Selling a business is nothing like selling a house. In my neck of the woods, real estate is moving like hotcakes. Our mountains are exactly the safe and peaceful zone of tranquility that currently attracts buyers in droves. A house goes up for sale one day and the deal closes the next, like clockwork.
Wouldn’t it be nice if selling a business were that easy and buyers that plentiful?
The merger and acquisition world is waking up as the shock of the pandemic has softened and we are busy guiding our clients through the selling process.
Selling a business may not be as smooth as selling a house in the mountains, but there are few things you can count on. One is the question “Who do you think will buy my company?”
It always feels like one of my daughters asking me who her husband will be. Who knows, but I do hope he will have capital and commitment!
There are three main categories of buyers who buy privately held businesses.
- Financial buyers are investors who are looking for a return on their investment through cash flow and ultimately, a future exit from the platform. Private equity groups and family office groups are the most common financial buyers in the middle market. These financial buyers actively pursue well-positioned businesses in which they can invest capital and provide expertise to grow value through increased cash flow and margin improvement. They often bolt-on smaller companies to a larger company platform with the goal to double, triple, or even quadruple the size over time. Their exit strategy will be to either sell to a larger financial buyer or take the company public. They are interested in how consistent your earnings have been and a well-documented future growth plan.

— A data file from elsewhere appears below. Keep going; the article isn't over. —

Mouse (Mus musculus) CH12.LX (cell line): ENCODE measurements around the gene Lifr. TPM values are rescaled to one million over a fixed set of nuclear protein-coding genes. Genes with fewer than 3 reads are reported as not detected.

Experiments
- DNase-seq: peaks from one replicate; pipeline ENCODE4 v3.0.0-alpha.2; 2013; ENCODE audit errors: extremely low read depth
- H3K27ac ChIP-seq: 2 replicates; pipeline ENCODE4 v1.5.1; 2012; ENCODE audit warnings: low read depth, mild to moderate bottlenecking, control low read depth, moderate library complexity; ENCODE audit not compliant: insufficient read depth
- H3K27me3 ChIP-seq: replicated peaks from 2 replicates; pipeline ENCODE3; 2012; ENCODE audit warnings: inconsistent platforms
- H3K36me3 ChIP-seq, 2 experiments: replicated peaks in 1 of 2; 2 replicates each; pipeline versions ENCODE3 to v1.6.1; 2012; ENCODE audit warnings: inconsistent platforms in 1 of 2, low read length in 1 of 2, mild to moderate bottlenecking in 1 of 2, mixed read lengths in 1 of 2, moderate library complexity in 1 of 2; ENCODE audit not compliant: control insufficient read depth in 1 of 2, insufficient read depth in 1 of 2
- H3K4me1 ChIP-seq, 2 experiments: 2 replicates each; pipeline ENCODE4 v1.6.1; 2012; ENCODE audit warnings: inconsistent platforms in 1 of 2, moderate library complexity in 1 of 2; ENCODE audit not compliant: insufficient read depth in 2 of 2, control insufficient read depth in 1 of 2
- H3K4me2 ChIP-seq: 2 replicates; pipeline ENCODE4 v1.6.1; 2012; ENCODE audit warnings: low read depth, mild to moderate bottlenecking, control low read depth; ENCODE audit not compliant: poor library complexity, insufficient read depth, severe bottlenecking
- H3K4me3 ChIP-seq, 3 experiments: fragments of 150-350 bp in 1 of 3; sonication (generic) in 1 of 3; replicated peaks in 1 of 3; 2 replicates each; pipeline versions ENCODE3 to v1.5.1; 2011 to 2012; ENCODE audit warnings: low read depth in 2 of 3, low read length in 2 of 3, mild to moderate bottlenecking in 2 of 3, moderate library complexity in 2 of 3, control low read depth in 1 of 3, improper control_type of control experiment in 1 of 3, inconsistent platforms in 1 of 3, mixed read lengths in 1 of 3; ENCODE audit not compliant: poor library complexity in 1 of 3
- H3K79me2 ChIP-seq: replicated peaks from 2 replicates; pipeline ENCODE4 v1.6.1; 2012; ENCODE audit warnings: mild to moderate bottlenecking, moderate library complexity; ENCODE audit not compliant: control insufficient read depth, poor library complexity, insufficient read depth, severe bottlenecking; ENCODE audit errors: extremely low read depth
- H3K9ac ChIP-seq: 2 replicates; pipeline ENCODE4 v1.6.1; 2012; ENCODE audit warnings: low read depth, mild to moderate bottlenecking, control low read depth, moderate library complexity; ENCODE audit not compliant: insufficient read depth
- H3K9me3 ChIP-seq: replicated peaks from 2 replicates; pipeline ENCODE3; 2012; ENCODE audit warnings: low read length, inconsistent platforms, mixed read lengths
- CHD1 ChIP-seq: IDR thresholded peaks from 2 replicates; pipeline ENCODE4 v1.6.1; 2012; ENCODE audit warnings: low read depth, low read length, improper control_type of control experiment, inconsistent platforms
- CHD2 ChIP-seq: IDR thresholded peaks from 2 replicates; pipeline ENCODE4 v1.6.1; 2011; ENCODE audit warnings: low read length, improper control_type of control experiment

- Strategic buyers buy businesses that offer a synergistic fit to their existing operations making the total greater than the sum of the parts. I always describe synergy as “one plus one equals three.” They run in the same race as you do. They are your larger competitors, customers, and vendors. They are motivated by the opportunity to expand more quickly, either into new geographic regions or product lines. They may be searching for customer expansion or increasing their supply chain depth. Perhaps they need to shore up a weakness in one of their core competencies, for example in technology or distribution. A deal with a strategic buyer always comes down to the basic question: is there the opportunity for cost savings, increased revenue, market expansion, economies of scale, or diversification resulting in a reduction of risk? These buyers are long-term investors and pay high premiums for strong synergies.
- Individual Buyers are people who perhaps have left the corporate world and want to try their hand at owning a business. Often they will say that they want to “control their own schedule,” but don’t tell them that as a business owner, customers and employees will now control their life! Ah, the dream that entrepreneurship means more control. They do, however, have specific expertise from their years of experience. Perhaps they were in the marketing department or head of finance or human resources; or they may specialize in operations or technology. They typically will be related to your industry in some capacity and will wholeheartedly rely on your team. The big question will be, do they have the money to buy your business?
Recognize that beauty is always in the eye of the beholder and all buyers are not created equally. Capital and commitment are the foundation but whether a financial, strategic or individual investor, they will all have their own vision for the future. What is important to you as the seller will ultimately drive which buyer will be most appropriate to achieving your goals. Consider factors that are important to you, such as your intentions to continue working in the business or protecting your employees post-sale. Understanding your exit strategy is the first step to ensuring you find the perfect buyer to protect your legacy.